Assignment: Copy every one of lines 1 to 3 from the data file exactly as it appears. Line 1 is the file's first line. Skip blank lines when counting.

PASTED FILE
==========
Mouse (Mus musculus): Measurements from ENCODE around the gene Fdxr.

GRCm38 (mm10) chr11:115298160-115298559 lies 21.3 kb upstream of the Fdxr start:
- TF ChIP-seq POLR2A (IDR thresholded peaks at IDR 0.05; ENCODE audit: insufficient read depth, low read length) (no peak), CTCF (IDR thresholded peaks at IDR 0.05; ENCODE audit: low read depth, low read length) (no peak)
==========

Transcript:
Mouse (Mus musculus): Measurements from ENCODE around the gene Fdxr.

GRCm38 (mm10) chr11:115298160-115298559 lies 21.3 kb upstream of the Fdxr start:
- TF ChIP-seq POLR2A (IDR thresholded peaks at IDR 0.05; ENCODE audit: insufficient read depth, low read length) (no peak), CTCF (IDR thresholded peaks at IDR 0.05; ENCODE audit: low read depth, low read length) (no peak)